New Hampshire public school enrollment decreased in the 2020-2021 school year

November 23, 2020 – Young Children, Older Youth

New data from the New Hampshire Department of Education reveals changes in public school enrollment during the pandemic. While the state has been typically seeing a one percent decrease in enrollment each year, enrollment in the fall of the 2020-2021 school year had decreased by four percent. Much of this decrease is likely due to families choosing homeschooling or private schoolsover public school given pandemic related uncertainties. However, there was notable variation across the state. Concord, Manchester, and Nashua school districts all reported declines of 4-6 percent and while some more northern recreational areas reported massive spikes in enrollment (such as in Waterville Valley with a 200 percent increase). These enrollment increases are largely driven by families relocating to historically seasonal homes during the pandemic. Since state education funding is tied to the number of enrolled students, these changes—and how fleeting or enduring they are—add confusion to school district budgeting. #covid-19 #education

Playspace equity is an area ripe for rural philanthropy, nonprofits

November 20, 2020 – Young Children

Neighborhood playgrounds are community assets that promote health and wellbeing as well as connection between residents. Rural areas can face barriers to playspaces such as physical distance and a limited local tax base. Given constraints on local governments, philanthropies and nonprofits have been successful in stepping in to create playspaces. For example, the nonprofit KABOOM! has engaged with communities over the last two decades to expand playspace access for around 11 million children. #rural

New Hampshire reports spike in number of children awaiting psychiatric services

November 19, 2020 – Young Children, Older Youth

The State of New Hampshire’s Office of the Child Advocate reports a substantial increase in children needing emergency mental health care during the pandemic. In the first few months of 2020 before the pandemic hit, the daily count of people under 18 years old in emergency rooms awaiting acute psychiatric care was less than 15. In fall 2020, the daily count rose to a ‘historic’ 30+ kids. Although an inadequate number of psychiatric beds in the state is contributing to the backlog, one of the best ways to address this challenge is through bolstering prevention mental health services for children to avoid a crisis warranting emergency care. #covid-19 #mentalhealth

For early childhood educators, financial support is key to facilitating participation in professional development

November 4, 2020 – Young Children

New research explores the facilitators and barriers to participation in professional development opportunities by early care and education professionals. The majority of center-based (88 percent) and home-based (80 percent) teachers and caregivers reported having participated in a professional development workshop in the past year. However, much smaller shares (around one-third) had taken college courses or participated in coaching. Receiving financial support was the factor most consistently associated with participating in professional development for both center-based and home-based workers. States can encourage participation in professional development by increasing financial support and facilitating access to free or low-cost training opportunities. #education #childcare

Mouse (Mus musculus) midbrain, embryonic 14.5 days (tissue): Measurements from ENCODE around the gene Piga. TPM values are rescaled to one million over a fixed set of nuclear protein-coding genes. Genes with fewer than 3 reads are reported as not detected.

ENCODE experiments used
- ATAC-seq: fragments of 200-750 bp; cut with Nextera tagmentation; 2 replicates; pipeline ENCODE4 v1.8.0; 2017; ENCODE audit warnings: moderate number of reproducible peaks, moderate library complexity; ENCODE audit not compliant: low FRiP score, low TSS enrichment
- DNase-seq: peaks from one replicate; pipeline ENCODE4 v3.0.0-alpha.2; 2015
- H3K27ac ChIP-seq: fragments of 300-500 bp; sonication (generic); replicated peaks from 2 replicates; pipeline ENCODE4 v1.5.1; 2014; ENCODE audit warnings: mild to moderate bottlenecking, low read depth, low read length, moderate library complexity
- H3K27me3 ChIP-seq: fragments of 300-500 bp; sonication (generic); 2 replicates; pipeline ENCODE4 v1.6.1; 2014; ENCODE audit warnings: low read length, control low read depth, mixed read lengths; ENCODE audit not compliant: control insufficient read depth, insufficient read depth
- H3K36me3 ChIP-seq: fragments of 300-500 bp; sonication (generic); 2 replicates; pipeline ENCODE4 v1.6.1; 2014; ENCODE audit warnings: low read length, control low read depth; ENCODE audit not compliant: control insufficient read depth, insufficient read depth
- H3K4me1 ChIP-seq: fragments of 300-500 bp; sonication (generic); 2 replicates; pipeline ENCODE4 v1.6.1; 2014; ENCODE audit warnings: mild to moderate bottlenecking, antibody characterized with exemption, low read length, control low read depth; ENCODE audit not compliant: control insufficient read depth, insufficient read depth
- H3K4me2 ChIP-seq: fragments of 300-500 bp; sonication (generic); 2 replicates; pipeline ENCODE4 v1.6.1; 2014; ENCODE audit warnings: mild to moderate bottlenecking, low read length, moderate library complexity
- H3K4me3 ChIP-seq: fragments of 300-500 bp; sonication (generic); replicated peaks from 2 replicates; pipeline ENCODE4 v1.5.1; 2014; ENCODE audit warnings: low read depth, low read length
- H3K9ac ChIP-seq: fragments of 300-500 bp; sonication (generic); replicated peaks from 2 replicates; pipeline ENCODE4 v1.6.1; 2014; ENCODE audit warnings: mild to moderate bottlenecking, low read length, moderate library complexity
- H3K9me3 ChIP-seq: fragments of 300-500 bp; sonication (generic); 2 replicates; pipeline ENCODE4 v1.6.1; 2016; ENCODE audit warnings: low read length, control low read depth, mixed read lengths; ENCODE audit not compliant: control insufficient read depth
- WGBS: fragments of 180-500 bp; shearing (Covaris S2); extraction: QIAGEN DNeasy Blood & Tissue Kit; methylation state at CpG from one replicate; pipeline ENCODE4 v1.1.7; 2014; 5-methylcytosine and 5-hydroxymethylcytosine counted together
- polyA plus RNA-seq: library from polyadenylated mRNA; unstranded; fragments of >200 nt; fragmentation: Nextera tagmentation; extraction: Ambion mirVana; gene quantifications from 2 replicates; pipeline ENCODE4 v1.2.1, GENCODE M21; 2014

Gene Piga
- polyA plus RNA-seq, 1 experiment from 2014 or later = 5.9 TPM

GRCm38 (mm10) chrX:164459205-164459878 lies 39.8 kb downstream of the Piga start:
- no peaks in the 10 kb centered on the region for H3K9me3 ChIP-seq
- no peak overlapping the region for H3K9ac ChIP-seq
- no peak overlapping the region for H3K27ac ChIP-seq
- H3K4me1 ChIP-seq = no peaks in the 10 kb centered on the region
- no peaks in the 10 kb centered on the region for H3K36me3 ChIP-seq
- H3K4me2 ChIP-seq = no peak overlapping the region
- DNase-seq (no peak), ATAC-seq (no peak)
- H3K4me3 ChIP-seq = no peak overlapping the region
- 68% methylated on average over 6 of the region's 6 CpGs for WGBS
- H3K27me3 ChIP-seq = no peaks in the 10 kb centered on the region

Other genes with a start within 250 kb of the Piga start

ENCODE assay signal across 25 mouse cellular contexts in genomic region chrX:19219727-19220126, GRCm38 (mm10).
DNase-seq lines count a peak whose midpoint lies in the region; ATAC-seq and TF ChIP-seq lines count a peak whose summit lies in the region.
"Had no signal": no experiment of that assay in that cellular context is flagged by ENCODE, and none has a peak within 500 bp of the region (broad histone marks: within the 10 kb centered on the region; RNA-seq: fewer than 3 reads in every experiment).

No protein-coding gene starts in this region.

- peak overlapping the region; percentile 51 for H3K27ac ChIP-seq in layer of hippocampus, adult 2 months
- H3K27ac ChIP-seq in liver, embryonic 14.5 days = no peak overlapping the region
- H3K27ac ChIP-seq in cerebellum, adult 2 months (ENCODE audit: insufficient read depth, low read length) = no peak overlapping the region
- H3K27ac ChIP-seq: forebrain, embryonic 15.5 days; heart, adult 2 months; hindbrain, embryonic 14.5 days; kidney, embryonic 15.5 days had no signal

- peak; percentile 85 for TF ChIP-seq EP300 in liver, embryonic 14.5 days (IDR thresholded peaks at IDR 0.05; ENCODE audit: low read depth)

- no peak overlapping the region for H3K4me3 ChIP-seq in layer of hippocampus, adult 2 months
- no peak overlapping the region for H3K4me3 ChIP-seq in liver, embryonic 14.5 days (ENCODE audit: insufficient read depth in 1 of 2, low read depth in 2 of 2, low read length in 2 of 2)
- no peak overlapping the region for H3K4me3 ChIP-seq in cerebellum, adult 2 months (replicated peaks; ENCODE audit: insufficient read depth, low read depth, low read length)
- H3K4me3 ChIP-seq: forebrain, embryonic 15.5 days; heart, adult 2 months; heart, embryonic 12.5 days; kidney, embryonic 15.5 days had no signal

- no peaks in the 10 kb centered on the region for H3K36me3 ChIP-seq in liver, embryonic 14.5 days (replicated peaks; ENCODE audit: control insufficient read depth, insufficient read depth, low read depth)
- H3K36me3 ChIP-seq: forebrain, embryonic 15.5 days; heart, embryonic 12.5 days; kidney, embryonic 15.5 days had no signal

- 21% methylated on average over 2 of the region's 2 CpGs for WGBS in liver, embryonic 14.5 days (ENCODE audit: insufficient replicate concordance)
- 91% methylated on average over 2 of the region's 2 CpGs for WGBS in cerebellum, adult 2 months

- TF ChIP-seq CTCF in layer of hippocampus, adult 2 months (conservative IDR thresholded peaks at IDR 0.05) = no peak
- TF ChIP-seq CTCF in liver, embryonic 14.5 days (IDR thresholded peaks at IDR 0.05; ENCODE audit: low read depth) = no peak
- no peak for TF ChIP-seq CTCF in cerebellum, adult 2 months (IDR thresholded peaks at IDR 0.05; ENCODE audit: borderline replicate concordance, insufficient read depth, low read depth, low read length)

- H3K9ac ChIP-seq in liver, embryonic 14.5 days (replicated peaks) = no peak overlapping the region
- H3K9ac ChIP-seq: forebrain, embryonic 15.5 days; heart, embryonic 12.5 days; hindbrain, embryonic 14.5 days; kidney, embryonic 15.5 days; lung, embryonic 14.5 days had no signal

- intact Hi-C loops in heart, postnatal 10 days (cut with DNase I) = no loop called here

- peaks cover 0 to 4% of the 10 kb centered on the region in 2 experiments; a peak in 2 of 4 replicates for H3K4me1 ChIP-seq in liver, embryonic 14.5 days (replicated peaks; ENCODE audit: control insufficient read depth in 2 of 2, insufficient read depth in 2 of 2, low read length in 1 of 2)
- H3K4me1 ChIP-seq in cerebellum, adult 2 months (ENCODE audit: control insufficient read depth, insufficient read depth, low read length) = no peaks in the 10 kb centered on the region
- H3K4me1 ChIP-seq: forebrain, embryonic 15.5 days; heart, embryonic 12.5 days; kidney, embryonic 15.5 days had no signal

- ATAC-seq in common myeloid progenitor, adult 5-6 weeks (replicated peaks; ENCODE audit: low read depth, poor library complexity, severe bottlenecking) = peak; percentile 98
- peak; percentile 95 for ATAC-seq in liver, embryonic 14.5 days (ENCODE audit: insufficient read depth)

Childhood exposure to the EITC associated with better health in young adulthood

October 20, 2020 – Young Children, Older Youth

A new study in the Journal of Public Economics evaluates the long-term impact of exposure to the Earned Income Tax Credit (EITC) from ages 0-18 on health outcomes of young adults ages 22-27. Researchers used data from the 1968- 2017 Panel Study of Income Dynamics, a nationally representative household survey that has followed a group of households and their descendants since 1968. The authors measure EITC exposure as the maximum federal and state credit a family could receive based on their state, family size, and the year. They choose to model the effects of being “exposed to” the EITC (rather than actual amount received) so as to preserve the models’ ability to separate the EITC’s effects from family income (since the two measures would be too closely related to be included in a single model). Findings suggest the availability of the EITC during childhood was associated with higher self-reported health and lower obesity among young adults.

Most federal spending on children in 2019 came from tax provisions and health programs

October 9, 2020 – Young Children

A new fact sheet from the Urban Institute details federal government spending on children in 2019. The program benefiting children with the highest federal expenditures was the Child Tax Credit at $118 billion in 2019. Although tax provisions are typically associated with adults, authors find that 40 percent of all federal spending on children was from tax provisions. Besides the Child Tax Credit, other key tax provisions that benefit children include the Earned Income Tax Credit (at $59 billion) and the tax exclusion for employer-sponsored insurance (at $24 billion). The program with the second-highest federal expenditures on children in 2019 was Medicaid at $98 billion. Other health programs were also sources of significant spending on kids, including the Children’s Health Insurance Program (CHIP) at $17 billion.